Qatar’s problem is that it is ruled by two people

Abdulrahman al-Rashed
Abdulrahman al-Rashed

Abdulrahman al-Rashed

By : Abdulrahman Al-Rashed

:: From the course of action taken by the four countries to end the Qatari status quo, we can realize that their success is highly probable, no matter how much Doha’s government resists. This week’s political meetings in New York will shed light on the crisis and its progress. If Qatar accepts the ultimatum of the Arab countries, it will finally be relieved. If it is seeking to accept some conditions and disregard some others, the crisis will continue for years.

The whole world is benefiting from the confrontation with Qatar. It is a small country with huge superfluous money and a great appetite for sowing chaos in the region and beyond; it has already caused many calamities. The Middle East got rid of almost all regimes financing and sowing chaos, except two: Qatar and Iran. By ending the Qatari role, problems will decline, extremist religious groups will be curtailed, and Iran will remain alone.

For two decades, Qatar has been responsible for chaos, extremism and a share of terrorism. No one addressed the Qatari threat in the beginning because they all underestimated its impact and influence. When the Qatari threat grew bigger and the number of crises supported by Qatar increased, Doha started to hide behind alliances. However, the joint efforts of four active Arab countries to face Qatar changed the rules of the game and besieged Qatar.

Qatar, without being supervised, becomes a dangerous country that has excess gas and oil revenues from which it can finance extremist organizations all over the world and seek to overthrow regimes it opposes. This made Saudi Arabia, Egypt, the UAE and Bahrain determined to put an end to the Qatari actions and policies. Most of the countries that have to choose between the four countries and Qatar will choose the Anti-Terror Quartet because of their influence, importance and interests.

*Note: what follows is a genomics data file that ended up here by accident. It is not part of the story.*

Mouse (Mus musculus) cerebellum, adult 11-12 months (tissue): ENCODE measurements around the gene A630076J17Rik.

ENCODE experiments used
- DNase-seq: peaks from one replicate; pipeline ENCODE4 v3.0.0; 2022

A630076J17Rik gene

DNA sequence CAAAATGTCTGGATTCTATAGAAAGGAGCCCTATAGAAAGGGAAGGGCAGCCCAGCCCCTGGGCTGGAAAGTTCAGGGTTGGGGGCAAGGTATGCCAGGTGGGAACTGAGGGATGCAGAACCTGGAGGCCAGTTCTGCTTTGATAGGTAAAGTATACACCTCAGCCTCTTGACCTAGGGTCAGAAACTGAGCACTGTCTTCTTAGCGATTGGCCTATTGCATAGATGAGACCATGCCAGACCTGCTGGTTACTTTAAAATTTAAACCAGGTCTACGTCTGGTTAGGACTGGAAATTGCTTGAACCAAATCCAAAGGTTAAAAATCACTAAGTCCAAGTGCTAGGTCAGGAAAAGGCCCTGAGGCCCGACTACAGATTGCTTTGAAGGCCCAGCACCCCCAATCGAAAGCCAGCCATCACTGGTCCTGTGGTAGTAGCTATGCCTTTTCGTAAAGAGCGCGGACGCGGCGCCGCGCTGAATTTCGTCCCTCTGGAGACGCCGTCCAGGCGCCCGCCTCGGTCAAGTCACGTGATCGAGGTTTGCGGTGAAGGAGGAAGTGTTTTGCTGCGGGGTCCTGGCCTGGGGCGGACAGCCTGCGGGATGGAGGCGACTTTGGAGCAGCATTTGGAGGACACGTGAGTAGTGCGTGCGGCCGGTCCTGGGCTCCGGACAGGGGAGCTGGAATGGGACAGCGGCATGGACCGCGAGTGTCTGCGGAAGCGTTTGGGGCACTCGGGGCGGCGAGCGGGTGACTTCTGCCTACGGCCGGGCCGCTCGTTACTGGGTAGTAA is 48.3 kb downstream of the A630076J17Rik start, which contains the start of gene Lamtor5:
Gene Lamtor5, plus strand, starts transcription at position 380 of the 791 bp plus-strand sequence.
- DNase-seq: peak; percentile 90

Doha seeks mediation and then sabotages it because of the influence of the former emir.

Abdulrahman Al-Rashed

Before the meetings that will take place on the sidelines of the UN General Assembly this month, Qatar sought to persuade major countries to be on its side against the Quartet, but it failed. German Chancellor Angela Merkel has advised the emir of Qatar to negotiate privately with the Quartet, which means that he will have to back down.

This week is crucial for Qataris, as they are trying to convince the US to mediate again and arrange a suitable political deal with the Quartet. Qatar’s leadership may not succeed because of what it did when US President Donald Trump intervened, after the invitation of Kuwaiti Emir Sheikh Sabah Al-Ahmad Al-Jaber Al-Sabah. Qatar Emir Sheikh Tamim bin Hamad Al-Thani thwarted the attempt from the first hour of the announcement of the mediation.

But why does Qatar seek mediation and then sabotage it? The answer is that Qatar is ruled by two people. Sheikh Tamim is the one working on a solution, but he does not control the executive powers. His father, the former emir, Sheikh Hamad, and his former foreign minister are both controlling the operative state institutions.

If all solutions fail in the next two weeks, the crisis could last for a year or maybe two. The train could easily go beyond small stations, for, as Saudi Foreign Minister Adel Al-Jubeir said, the Quartet has nothing to lose in its boycott. Whereas for Qatar, it will suffer as it is unable to survive under pressure. Despite the fact that the port and airport are open, the authorities in Qatar are besieged because of the unbearable disconnection.

The enormous pressure on Qatar is not limited to its land border with Saudi Arabia, extending over 60 km, but it goes way beyond to reach international and regional institutions. Qataris and foreigners will sooner or later realize that the crisis will eventually carry on and weaken the state, if it is not resolved soon.

:: Abdulrahman Al-Rashed is a veteran columnist. He is the former general manager of Al Arabiya news channel, and former editor-in-chief of Asharq Al-Awsat, where this article is also published. Twitter: @aalrashed

:: Disclaimer: Views expressed by writers in the Column section are their own and do not reflect RiyadhVision’s point-of-view.

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